SINGAPORE - Employers who need to lay off staff during this Covid-19 pandemic should provide retrenchment benefits according to their financial position, and should treat their employees with "empathy and dignity", said the Ministry of Manpower (MOM) on Wednesday (May 20).
Companies that are in sound financial position should pay out the benefits agreed on in their employment contracts, collective agreements, memoranda of understanding, or the prevailing norms stated in the tripartite advisory on managing excess manpower and responsible retrenchment. The norms are between two weeks and one month of salary per year of service.
Those whose operations and business prospects have been adversely affected by the virus outbreak should work with their union or the employees to renegotiate a fair package linked to the worker's years of service with the firm, said MOM in a new tripartite advisory specifically for Covid-19 jointly issued with the Singapore National Employers Federation and the National Trades Union Congress (NTUC).
Companies in severe financial difficulties despite the government help available - such as rental waivers and training subsidies - should negotiate a retrenchment benefit package with their union, if they are unionised, or else they should support the affected staff by providing a lump sum benefit of between one and three months' salary.
The ministry urged employers to be more generous to lower-wage workers being laid off, such as those earning up to $2,300 a month who would be eligible for the Workfare Income Supplement. Employers can give them more weeks of retrenchment benefits per year of service, or additional training grants.
They should also consider the impact of retrenchment on the livelihoods of the affected lower-wage staff.
"Employers are reminded to ensure that their employees are treated with empathy and dignity," said the ministry.
Retrenchments in the first three months of the year rose to a preliminary figure of 3,000, up from 2,670 in the fourth quarter of last year, but the ministry as well as private sector economists expect this figure to worsen, as the circuit breaker restrictions where most workplaces had to close only began in April.
"The Covid-19 pandemic is an unprecedented crisis that has resulted in business difficulties for many employers as well as put jobs and employees' livelihoods at risk. Hence, helping businesses stay afloat and safeguarding employees' livelihoods are equally important," noted MOM in the latest advisory.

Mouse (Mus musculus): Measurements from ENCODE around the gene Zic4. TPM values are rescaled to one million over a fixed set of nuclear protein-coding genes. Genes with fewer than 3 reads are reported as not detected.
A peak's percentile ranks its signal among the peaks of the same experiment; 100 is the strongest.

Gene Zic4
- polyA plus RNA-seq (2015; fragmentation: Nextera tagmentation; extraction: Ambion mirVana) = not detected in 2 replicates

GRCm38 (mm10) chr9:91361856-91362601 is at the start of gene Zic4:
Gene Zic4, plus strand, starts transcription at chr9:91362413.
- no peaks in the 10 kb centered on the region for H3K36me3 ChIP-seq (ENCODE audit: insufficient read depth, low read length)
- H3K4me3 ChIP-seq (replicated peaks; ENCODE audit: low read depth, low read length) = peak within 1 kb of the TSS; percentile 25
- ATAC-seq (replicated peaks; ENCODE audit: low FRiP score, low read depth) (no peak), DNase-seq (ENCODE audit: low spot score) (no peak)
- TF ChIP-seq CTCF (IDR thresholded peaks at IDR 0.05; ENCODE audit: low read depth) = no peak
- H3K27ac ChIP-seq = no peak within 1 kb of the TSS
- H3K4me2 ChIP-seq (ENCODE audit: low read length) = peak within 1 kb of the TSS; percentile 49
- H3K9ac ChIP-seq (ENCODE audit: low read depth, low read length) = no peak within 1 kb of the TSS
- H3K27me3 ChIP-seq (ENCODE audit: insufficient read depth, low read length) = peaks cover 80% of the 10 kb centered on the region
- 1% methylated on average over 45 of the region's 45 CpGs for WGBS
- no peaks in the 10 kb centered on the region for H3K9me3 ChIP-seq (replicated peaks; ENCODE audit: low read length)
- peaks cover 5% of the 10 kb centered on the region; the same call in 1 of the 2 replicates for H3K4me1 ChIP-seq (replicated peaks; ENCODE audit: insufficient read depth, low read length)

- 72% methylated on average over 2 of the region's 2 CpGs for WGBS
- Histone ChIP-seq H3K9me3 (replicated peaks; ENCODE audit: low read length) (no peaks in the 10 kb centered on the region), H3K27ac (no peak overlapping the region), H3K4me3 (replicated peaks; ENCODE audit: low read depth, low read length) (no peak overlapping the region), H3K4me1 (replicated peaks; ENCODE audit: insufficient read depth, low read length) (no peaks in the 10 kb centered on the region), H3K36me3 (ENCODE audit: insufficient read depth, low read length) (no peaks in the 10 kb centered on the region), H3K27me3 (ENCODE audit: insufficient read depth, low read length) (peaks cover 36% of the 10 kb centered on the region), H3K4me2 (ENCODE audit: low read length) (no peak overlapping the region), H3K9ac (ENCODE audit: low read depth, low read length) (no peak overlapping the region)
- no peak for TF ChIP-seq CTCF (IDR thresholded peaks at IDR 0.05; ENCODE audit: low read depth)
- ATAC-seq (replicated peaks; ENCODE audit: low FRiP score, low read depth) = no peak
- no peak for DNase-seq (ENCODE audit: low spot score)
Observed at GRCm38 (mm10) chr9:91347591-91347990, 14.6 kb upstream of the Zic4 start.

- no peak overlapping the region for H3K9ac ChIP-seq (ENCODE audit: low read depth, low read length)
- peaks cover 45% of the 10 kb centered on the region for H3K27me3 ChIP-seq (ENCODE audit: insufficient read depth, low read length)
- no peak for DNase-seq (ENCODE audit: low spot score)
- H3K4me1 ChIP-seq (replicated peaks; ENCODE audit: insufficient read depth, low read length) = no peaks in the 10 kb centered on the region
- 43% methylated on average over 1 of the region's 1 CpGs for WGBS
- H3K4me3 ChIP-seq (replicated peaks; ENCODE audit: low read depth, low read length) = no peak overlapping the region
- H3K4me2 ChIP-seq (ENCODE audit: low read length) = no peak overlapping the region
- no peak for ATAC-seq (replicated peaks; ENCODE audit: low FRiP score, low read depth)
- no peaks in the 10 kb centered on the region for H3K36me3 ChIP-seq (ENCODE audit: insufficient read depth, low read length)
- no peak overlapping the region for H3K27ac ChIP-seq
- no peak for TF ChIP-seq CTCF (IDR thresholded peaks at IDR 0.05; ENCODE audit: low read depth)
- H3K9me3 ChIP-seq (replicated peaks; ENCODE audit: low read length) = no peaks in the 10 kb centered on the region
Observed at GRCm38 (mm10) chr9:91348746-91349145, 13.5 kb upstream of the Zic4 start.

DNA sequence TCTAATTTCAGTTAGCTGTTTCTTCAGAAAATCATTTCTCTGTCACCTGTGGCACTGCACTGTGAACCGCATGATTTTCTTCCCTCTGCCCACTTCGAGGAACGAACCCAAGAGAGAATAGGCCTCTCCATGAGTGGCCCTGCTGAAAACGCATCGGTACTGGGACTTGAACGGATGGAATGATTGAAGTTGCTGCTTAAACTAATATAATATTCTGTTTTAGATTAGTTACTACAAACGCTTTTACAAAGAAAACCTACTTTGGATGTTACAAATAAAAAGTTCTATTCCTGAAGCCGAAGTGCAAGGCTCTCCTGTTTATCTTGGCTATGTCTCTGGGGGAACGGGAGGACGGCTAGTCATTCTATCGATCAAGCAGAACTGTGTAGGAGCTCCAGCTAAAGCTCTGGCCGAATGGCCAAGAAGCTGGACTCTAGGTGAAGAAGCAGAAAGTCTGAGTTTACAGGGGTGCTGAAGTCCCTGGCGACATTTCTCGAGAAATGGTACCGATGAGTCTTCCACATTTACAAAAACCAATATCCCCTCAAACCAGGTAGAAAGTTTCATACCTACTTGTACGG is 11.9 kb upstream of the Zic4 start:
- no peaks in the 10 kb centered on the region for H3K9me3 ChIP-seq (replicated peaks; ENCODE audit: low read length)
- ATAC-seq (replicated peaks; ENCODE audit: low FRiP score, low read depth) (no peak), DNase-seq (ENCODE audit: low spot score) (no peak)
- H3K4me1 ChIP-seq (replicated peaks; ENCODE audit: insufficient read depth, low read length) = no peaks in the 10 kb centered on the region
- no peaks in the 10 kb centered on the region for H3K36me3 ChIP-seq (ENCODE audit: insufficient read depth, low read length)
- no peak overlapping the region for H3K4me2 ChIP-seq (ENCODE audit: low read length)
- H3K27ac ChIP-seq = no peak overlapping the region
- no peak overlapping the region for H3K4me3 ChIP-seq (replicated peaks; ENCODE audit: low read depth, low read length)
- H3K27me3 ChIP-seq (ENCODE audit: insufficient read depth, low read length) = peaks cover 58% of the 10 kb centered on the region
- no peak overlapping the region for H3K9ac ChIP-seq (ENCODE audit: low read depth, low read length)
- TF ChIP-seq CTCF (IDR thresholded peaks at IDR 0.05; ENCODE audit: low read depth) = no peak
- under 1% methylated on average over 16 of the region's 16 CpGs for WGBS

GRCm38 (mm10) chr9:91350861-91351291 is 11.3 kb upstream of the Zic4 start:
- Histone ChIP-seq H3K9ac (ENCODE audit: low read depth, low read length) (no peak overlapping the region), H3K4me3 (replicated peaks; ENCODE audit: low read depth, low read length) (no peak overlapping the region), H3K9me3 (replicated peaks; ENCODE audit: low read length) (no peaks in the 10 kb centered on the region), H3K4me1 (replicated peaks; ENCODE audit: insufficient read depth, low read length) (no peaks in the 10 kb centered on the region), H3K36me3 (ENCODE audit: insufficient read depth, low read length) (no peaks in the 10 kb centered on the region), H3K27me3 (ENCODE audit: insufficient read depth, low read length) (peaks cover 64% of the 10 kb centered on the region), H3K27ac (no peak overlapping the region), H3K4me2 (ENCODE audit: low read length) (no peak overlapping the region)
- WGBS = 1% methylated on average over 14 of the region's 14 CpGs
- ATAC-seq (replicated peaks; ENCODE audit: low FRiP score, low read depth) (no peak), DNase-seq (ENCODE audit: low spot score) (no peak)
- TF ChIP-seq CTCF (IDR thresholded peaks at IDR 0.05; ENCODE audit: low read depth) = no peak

The ministry said employers should consider implementing other cost-saving measures instead of layoffs.
It added that employers should tap the Jobs Support Scheme, which provides employers with wage subsidies in April, May, July and October of up to 75 per cent on the first $4,600 of monthly wages, to pay workers baseline salaries even when they are not working. This baseline wage should be mutually agreed upon between employers and their workers or unions, taking into consideration government support and the company's financial position.
MOM added that employees being laid off must be selected fairly, unions must be consulted early where applicable, and affected employees must be told early, as stated in the tripartite advisory on managing excess manpower and responsible retrenchment.
Bosses should also support their retrenched employees in looking for new jobs, either through their business networks or by referring them to Workforce Singapore or the Employment and Employability Institute, it said.
Employers must notify the ministry of retrenchment exercises if they have at least 10 employees and lay off five or more staff within any six-month period.
Those planning to conduct a restructuring or retrenchment exercise can join the NTUC's Job Security Council, a programme that aims to match displaced workers with other employers within its network.
Retrenched Singaporean and permanent resident employees can also apply for the Covid-19 Support Grant which provides a monthly cash payout of up to $800 for three months to those eligible.
Employees who have been with their company for at least two years are eligible for retrenchment benefits. If they are not paid the retrenchment benefits stated in their employment contracts, they can lodge claims at the Tripartite Alliance for Dispute Management (TADM). Those who do not have retrenchment benefits specified in their employment contracts can still approach TADM for advice and mediation services.
Staff whose employments are terminated due to poor performance are not entitled to retrenchment benefits. However, the onus is on the employer to substantiate the poor performance when necessary or should a dispute arise, said MOM.
NTUC assistant secretary-general Patrick Tay said in a Facebook post on Wednesday that he is concerned about “disguised retrenchments”, where employees are contractually terminated with notice when in fact there were redundancies.
Such workers can approach their unions or TADM for help, he said.
Correction note: An earlier version of the article said that if retrenched employees are not paid the benefits they are due, they can lodge claims at the Tripartite Alliance for Dispute Management (TADM). The Ministry of Manpower has clarified that only those with retrenchment benefits stated in their employment contracts can lodge claims at TADM. However, those who do not have retrenchment benefits specified in their employment contracts can still approach TADM for advice and mediation services.